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Prostate cancer screening: Why can't doctors agree?

By Austin Amuzie - Tuesday, July 31, 2012




(Time.com) -- If you're wondering why experts still can't agree on prostate-cancer screening, you're not alone.
Just two months ago, a major U.S. government panel said thatbasically no one should get screened for prostate cancer, claiming the simple blood test for prostate-specific antigen, or PSA, does more harm than good.
Now, a new study looks at government data and finds that, without PSA testing, the U.S. would have three times as many patients each year diagnosed with advanced-stage prostate cancer — and the vast majority of those cases would be fatal.
"Almost all men with clinically apparent metastases at initial diagnosis will die from prostate cancer," urologist and study author Edward Messing told reporters, as he explained the importance of his study.
The new study reflects a broader divide in the medical community, between public health experts who have largely turned away from PSA screening, and many practicing clinicians who feel the test has helped their patients immensely.
Time.com: Prostate cancer screening: Men should forgo PSA testing, panel advises
No one denies that PSA tests can help to catch prostate cancer early. But two issues are still unresolved. One is how well screening can actually work to prevent cancer deaths; the other is what kind ofnegative effects screening brings along with its benefits.
On the first issue, there is still some uncertainty. In the U.S., a large randomized trial found no mortality benefit of screening. But an even larger randomized clinical trial in Europe has found a benefit. In itslatest results published this spring, the European study team said that men who undergo routine testing have significantly lower risk of prostate-cancer death after 11 years.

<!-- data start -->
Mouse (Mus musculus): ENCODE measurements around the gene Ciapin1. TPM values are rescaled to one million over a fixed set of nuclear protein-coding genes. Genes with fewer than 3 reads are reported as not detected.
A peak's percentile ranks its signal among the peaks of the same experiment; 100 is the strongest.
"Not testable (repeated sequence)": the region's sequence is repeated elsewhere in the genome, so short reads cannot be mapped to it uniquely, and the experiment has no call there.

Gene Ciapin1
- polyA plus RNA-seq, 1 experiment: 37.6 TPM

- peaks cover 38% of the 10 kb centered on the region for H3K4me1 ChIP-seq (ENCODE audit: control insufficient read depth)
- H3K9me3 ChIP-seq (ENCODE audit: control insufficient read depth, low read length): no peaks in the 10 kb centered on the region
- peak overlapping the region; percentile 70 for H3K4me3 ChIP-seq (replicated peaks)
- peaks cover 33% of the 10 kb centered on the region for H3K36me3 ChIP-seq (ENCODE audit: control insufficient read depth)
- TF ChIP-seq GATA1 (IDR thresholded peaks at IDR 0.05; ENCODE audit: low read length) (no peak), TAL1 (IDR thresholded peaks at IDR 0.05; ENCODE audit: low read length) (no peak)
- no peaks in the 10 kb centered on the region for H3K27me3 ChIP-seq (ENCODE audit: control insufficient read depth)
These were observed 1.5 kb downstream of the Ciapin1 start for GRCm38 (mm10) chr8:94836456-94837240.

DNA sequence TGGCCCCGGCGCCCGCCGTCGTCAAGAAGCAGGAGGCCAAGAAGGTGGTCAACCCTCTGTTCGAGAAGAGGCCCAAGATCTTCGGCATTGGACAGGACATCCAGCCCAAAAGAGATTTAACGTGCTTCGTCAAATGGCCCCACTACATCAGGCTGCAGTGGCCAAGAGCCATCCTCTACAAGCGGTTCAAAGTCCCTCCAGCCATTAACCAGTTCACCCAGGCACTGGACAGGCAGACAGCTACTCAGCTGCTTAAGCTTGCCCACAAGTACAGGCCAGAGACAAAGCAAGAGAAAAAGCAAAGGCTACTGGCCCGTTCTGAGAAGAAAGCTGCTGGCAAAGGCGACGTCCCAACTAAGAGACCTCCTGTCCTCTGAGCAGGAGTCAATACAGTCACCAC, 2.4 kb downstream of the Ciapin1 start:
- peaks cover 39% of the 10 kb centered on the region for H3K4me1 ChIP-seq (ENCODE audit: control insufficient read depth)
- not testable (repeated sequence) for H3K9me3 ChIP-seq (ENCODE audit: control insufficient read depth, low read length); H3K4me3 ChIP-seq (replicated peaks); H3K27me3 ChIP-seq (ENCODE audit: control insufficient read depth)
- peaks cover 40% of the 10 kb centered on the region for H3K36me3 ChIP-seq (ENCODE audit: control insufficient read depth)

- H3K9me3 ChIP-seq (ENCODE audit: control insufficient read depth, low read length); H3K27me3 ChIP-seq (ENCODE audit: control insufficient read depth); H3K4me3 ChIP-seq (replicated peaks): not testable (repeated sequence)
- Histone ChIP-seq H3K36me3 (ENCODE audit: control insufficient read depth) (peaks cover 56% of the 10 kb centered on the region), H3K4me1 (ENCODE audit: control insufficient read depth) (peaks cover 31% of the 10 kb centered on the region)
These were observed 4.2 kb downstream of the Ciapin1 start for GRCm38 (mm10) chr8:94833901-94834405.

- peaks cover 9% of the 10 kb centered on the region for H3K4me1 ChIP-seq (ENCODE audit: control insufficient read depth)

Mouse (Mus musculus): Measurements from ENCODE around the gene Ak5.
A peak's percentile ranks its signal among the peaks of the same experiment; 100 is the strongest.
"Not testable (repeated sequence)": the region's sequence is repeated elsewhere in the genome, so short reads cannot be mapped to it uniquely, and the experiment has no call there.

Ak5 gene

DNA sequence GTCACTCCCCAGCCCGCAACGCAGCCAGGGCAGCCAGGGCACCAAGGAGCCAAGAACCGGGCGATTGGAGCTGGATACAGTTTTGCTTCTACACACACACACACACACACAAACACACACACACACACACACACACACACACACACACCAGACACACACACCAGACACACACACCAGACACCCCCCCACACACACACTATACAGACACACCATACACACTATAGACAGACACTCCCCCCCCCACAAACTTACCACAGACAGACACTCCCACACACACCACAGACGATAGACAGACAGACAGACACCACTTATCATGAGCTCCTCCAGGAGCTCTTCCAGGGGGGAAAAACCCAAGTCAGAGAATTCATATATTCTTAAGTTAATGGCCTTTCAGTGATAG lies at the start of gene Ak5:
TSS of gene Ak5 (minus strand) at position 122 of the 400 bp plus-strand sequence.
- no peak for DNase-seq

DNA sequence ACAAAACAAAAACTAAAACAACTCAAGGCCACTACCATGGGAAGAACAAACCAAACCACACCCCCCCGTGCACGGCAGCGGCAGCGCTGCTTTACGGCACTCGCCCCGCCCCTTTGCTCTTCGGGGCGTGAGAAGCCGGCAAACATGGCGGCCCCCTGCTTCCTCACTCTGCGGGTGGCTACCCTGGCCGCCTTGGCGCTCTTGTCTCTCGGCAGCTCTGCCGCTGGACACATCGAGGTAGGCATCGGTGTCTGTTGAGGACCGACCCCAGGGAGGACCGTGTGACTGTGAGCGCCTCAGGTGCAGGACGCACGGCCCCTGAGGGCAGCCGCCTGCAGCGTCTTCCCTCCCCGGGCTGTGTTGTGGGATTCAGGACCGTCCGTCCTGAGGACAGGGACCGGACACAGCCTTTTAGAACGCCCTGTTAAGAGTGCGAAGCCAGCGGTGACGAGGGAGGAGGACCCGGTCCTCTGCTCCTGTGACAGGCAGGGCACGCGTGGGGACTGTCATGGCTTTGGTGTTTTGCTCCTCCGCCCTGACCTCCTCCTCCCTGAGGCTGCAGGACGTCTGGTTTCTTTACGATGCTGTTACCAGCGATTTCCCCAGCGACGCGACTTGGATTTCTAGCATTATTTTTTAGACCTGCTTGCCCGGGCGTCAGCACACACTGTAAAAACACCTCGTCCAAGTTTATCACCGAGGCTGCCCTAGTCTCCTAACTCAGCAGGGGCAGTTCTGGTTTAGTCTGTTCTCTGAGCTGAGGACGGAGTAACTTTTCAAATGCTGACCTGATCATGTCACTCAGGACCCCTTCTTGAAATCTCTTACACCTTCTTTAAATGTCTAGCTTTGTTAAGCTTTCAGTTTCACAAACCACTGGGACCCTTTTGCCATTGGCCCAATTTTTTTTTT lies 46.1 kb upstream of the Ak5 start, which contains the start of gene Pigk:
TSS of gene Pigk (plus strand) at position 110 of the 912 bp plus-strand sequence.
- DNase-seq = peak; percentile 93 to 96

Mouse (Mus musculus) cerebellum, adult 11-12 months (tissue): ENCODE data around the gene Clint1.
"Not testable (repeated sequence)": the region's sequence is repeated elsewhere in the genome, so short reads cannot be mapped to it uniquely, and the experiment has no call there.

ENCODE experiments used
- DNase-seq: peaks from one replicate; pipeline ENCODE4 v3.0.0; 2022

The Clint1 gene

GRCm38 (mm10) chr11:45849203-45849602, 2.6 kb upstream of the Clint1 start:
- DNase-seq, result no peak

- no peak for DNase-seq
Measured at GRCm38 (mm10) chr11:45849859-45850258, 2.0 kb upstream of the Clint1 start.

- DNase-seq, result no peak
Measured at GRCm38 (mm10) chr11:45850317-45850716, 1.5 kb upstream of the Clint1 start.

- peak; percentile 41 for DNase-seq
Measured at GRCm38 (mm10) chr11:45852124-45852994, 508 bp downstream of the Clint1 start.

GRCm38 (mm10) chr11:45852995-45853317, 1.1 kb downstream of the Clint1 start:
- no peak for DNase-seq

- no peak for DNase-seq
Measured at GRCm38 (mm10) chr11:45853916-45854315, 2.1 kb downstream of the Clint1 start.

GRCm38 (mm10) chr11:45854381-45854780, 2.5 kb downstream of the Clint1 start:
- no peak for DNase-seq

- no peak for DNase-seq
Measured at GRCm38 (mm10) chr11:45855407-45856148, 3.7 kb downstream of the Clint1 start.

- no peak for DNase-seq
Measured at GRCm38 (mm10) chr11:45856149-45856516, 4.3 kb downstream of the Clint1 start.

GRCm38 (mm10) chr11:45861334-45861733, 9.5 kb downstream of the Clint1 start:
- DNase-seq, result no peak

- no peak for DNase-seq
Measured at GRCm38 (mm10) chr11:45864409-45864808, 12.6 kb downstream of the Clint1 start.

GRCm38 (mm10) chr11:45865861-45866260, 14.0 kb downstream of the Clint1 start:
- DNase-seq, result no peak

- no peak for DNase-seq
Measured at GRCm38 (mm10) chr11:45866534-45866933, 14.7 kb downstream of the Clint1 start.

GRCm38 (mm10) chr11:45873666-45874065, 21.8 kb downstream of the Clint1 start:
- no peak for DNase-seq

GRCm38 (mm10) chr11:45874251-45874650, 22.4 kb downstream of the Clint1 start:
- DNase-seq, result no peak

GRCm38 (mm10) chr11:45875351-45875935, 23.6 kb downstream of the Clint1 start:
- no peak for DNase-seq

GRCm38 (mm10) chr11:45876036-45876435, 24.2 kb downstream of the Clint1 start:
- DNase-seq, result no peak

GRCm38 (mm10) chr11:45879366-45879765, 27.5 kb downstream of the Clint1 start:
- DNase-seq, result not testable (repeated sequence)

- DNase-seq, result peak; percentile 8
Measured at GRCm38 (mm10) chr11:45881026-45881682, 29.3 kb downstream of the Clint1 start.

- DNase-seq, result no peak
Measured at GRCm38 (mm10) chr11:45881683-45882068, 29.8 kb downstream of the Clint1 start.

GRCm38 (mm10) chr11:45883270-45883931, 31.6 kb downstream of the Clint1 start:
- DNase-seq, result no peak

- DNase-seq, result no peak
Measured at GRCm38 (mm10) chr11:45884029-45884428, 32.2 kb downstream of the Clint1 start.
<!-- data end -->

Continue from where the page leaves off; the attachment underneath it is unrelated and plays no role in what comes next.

Prostate cancer screening's false promise
The same European trial that found lower cancer mortality with PSA testing also found that, to save just one life through screening, an extra 37 men would need to be diagnosed with prostate cancer and treated. Many health experts think that's too much risky treatment to justify the results.Then, if the patient does have cancer, the available treatments for it — surgery, radiation, as well as other options — also have side effects, chief among them impotence, incontinence, and urinary incontinence.
Value of mass prostate screenings questioned
So when the government advisory panel — the U.S. Preventive Services Task Force — recommends against routine PSA testing, it's making a judgment call. It's saying that, for most men, the (albeit small) risk of sexual dysfunction and urinary leakage from eventual treatment is not worth it, given the even smaller chance that PSA testing could save your life. But that decision does remain a judgment call. It depends on how much you value certain quality-of-life measures versus how much you value having any life at all.

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